Indigenous Australians carved rocks and painted caves. Some petroglyphs (images hammered onto rock) in the Pilbara district of Western Australia are estimated to be 40,000 years old. Although imaginative artists, Aborigines never developed a written language.
Counterfeiting has long been a Vietnamese specialty; Hanoi and Ho Chi Minh City (formerly Saigon) market wanderers will have seen racks of competently copied Mona Lisa lookalikes and Last Suppers.
Indonesian tourist art has tended to be hybrid and corny, Balinese maidens happily laboring in scorching ricefields. Now some entrepreneurs have turned to filching motifs from the culture of the country next door. About 825,000 citizens have Aboriginal ancestry. That’s 3.3 per cent of Australia’s 25 million population.
The tricksters manufacture with impunity in their homeland while ranting against outsiders who have appropriated local batik designs for clothing. The alleged culprits are usually said to be Malaysians.
Australians are only slowly realizing the need to protect the nation’s distinctive heritage. Back in 1967, the government blushed to find artist David Malangi Daymirringu’s work had been used on a new one-dollar bill without acknowledgement or compensation.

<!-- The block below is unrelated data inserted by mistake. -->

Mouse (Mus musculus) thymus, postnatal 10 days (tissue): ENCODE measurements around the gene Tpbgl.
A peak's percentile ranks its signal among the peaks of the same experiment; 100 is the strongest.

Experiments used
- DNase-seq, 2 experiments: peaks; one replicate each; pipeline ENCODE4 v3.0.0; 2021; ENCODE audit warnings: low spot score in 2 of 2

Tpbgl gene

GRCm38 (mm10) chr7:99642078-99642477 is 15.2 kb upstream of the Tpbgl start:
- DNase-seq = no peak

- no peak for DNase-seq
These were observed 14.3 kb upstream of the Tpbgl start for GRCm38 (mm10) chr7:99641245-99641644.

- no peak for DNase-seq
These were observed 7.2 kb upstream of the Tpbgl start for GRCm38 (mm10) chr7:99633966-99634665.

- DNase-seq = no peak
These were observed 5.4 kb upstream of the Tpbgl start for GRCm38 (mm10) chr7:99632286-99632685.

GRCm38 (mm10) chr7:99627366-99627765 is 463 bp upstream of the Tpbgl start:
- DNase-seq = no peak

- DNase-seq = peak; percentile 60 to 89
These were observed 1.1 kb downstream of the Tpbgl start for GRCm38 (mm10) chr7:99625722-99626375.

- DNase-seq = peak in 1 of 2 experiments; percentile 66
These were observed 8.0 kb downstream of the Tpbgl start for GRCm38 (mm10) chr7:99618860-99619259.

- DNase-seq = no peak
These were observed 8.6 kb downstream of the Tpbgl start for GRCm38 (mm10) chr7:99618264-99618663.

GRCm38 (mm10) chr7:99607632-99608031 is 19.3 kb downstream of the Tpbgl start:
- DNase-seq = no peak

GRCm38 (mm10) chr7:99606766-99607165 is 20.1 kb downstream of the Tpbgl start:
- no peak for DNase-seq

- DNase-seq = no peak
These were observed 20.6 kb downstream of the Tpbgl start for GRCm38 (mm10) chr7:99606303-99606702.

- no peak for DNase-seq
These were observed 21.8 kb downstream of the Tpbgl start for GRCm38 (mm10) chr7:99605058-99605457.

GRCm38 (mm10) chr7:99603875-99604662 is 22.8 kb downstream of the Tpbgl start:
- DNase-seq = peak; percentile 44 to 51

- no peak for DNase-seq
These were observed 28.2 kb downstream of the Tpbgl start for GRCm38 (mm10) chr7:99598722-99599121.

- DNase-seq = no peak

Though the errors were fixed it’s taken more than half a century to legally expose rip-offs with a court conviction. But the June decision is a colander, full of holes to let dodgy operators drain royalties from creatives.
Technically the guilty company would have stayed clean had it acknowledged, however tiny the typeface, that the daubers were in Kuta and not Kununurra.
In her court judgment Justice Melissa Perry said there was “powerful” evidence Birubi's conduct caused great social, economic and cultural harm to Indigenous communities and artists.
She said she hoped the fine would deter others from undercutting the rightful Aboriginal art industry, but this laudable aim seems likely to miss the target.
The company involved has reportedly gone into liquidation so is unlikely to pay the penalty. This has prompted three agencies – the Indigenous Art Code, Copyright Agency and the Arts Law Centre of Australia to call for tougher laws.
The prosecution was launched by the Australian Competition and Consumer Commission. In a statement Commissioner Sarah Court said “Birubi's actions were extremely serious. Not only did they mislead consumers, they were liable to cause offence and distress to Australian Aboriginal people.
“… [this] has the potential to undermine the integrity of the industry and reduce opportunities for Australian Aboriginal peoples.”
The Director of the National Indigenous Art Fair Peter Cooley said: “ [Fraud is] lessening the value of authentic art and swaying people to be nervous about purchasing; ultimately they stay away from buying and that’s not what we need as Aboriginal artists and businesses.”
So next time Strategic Review readers are shopping Down Under for a dinky-die (bona fide) example of the Great South Land’s art, they might wish to scrutinize labels and ask searching questions of the seller.